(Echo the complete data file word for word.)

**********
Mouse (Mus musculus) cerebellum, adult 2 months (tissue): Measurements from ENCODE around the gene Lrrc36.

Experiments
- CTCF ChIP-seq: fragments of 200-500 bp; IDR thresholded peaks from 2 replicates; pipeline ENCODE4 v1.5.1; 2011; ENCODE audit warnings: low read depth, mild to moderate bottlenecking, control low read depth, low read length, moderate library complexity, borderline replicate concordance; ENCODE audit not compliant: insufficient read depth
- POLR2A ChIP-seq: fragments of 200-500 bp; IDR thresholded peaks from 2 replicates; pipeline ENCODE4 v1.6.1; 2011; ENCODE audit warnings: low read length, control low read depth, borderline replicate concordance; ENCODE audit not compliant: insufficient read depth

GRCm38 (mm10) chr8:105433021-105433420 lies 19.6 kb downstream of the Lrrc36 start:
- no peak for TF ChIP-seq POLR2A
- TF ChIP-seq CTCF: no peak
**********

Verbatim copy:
Mouse (Mus musculus) cerebellum, adult 2 months (tissue): Measurements from ENCODE around the gene Lrrc36.

Experiments
- CTCF ChIP-seq: fragments of 200-500 bp; IDR thresholded peaks from 2 replicates; pipeline ENCODE4 v1.5.1; 2011; ENCODE audit warnings: low read depth, mild to moderate bottlenecking, control low read depth, low read length, moderate library complexity, borderline replicate concordance; ENCODE audit not compliant: insufficient read depth
- POLR2A ChIP-seq: fragments of 200-500 bp; IDR thresholded peaks from 2 replicates; pipeline ENCODE4 v1.6.1; 2011; ENCODE audit warnings: low read length, control low read depth, borderline replicate concordance; ENCODE audit not compliant: insufficient read depth

GRCm38 (mm10) chr8:105433021-105433420 lies 19.6 kb downstream of the Lrrc36 start:
- no peak for TF ChIP-seq POLR2A
- TF ChIP-seq CTCF: no peak